The future of the Maine North Woods depends on acknowledging the commons and the many claims upon it, on recognizing the priceless ecological heritage that so impressed Douglas as well as the legacy of change that makes these woods such a fascinating historical artifact. Thoreau venerated the woods not only because its wildness overwhelmed him, but because it revealed a tradition of Homeric confrontation with nature. Maine writer Elizabeth Coatsworth made the point several decades ago: “to most of us a wilderness is not very interesting. Human life must have been lived in a place, and have developed its…special pattern…. there must be some dignity of the [human] spirit to make earth and forest and river alive to us and part of us” (Coatsworth 1947: 212–213). What Maine needed, she implied, was a middle ground, a place made natural by people “living a certain way of life.”
The future of the Maine North Woods depends on acknowledging the commons and the many claims upon it, on recognizing the priceless ecological heritage that so impressed Douglas as well as the legacy of change that makes these woods such a fascinating historical artifact.
Coatsworth’s sense of place incorporates the best of Maine conservation thought: preserving a wild forest haunted by the memory of Indians, voyageurs, trappers, loggers, and others who worked the woods and whose accomplishments are still part of the north woods tradition. Such a forest would evoke images of ecological purity, but also give us moral lessons about human stamina, simplicity, and living in tune with nature. This powerful unifying theme combines the various claims on the commons, and this unity gives Maine agency in determining the future of our precious resource.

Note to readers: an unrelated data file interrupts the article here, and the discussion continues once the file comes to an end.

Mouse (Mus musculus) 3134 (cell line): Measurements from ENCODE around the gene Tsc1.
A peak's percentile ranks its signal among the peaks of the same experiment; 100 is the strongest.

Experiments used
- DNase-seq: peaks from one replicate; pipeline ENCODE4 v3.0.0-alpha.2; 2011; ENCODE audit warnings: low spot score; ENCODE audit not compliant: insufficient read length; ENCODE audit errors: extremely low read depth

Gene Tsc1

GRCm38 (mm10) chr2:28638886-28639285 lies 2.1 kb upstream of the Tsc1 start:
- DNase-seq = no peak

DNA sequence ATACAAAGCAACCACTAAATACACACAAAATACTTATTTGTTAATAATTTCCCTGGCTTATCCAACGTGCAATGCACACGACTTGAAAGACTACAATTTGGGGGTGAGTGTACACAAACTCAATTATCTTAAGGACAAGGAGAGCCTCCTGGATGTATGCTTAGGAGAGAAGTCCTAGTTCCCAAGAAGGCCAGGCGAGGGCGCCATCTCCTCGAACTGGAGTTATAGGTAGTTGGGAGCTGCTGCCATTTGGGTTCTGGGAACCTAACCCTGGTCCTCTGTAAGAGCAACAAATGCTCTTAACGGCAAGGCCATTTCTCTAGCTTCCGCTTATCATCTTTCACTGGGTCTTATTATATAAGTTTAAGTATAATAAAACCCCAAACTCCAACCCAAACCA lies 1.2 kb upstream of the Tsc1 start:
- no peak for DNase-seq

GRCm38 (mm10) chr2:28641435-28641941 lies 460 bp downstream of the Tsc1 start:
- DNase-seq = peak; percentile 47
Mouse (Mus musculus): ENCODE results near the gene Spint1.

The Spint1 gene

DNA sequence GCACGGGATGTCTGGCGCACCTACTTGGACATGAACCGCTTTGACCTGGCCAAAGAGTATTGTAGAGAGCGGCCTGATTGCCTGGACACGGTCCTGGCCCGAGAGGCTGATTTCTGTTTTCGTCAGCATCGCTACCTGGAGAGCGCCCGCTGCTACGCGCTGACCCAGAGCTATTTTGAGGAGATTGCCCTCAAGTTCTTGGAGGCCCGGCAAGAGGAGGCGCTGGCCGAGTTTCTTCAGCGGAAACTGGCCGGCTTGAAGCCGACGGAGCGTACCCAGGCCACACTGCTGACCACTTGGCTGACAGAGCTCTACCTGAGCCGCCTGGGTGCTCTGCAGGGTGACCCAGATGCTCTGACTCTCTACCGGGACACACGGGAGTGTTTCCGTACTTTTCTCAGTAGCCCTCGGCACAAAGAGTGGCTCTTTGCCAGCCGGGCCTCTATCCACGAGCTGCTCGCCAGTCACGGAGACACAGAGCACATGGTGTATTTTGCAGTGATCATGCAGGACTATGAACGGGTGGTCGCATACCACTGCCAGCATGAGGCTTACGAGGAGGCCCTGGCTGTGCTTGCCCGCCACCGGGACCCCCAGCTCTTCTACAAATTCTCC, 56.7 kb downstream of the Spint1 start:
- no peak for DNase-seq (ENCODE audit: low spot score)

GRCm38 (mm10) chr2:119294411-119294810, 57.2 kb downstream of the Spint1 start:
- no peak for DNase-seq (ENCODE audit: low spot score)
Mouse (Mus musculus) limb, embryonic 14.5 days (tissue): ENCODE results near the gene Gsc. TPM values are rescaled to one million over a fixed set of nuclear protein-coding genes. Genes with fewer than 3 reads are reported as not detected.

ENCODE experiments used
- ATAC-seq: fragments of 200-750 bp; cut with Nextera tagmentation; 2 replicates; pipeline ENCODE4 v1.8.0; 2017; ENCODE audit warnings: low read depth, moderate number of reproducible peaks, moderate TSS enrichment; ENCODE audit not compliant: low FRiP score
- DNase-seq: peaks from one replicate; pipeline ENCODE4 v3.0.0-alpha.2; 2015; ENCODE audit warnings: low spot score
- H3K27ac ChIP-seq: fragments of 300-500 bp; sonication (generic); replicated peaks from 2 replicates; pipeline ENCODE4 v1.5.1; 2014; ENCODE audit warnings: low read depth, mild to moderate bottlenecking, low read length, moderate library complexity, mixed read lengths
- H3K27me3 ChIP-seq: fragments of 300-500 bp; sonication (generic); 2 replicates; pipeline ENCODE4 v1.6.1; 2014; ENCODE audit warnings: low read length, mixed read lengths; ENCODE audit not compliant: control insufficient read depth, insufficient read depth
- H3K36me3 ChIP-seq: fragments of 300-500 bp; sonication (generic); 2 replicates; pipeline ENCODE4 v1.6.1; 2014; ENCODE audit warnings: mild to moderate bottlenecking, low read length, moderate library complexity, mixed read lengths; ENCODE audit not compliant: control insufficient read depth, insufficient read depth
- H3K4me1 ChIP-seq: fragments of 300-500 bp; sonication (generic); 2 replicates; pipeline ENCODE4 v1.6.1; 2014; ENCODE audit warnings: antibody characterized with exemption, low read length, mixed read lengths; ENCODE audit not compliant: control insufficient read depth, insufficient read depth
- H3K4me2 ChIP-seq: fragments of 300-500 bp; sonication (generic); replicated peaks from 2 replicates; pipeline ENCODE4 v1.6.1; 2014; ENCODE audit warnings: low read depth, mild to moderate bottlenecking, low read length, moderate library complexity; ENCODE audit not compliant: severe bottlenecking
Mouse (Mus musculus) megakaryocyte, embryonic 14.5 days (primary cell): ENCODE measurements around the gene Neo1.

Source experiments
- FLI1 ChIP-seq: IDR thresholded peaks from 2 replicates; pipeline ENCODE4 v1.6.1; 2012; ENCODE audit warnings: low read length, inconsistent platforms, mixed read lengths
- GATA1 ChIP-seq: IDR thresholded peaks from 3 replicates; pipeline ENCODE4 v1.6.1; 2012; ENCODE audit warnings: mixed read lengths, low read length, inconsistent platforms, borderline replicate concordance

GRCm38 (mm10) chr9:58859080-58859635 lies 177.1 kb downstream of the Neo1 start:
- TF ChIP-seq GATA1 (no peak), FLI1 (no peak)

Recognizing divergent approaches will not end the debate over conservation, but perhaps the long tradition of public scrapping about the meaning of the Maine woods is itself healthy. It suggests that the definition of nature has not become static and offers hope that the search for consensus will prevail in an acceptable balance of traditional wood use, tourist development, new value-added products, wilderness management, and conservation. This well-trammeled forest will meet these complex demands, as it has for 200 years, in good part because it resonates so deeply in the hearts of all maine citizens.
Richard W. Judd is professor of history at the University of Maine, where he has been on the faculty since 1984 and has been the editor of Maine History. From 1981 to 1984 he edited the Journal of Forest History. His books include Natural States:The Environmental Imagination in Maine, Oregon, and the Nation; Common Lands, Common People:The Origins of Conservation in Northern New England; Maine:The Pine Tree State from Prehistory to the Present; and Aroostook:A Century of Logging in Northern Maine.
Coatsworth, Elizabeth. 1947. Maine Ways. MacMillan Company, New York.
Haines,William T. 1913. Inaugural Address. Augusta, ME.
Saltonstall Jr., Richard. 1974. Maine Pilgrimage:The Search for an American Way of Life. Little, Brown and Company, Boston.
Stevens, Carl.1924.“Some Recent Observations in Northern Maine.” Timberman (September): 49.
Recommended Citation: Judd, Richard W. 2007. “The Maine Woods: A Legacy of Controversy.” Maine Policy Review 16(2):8-10.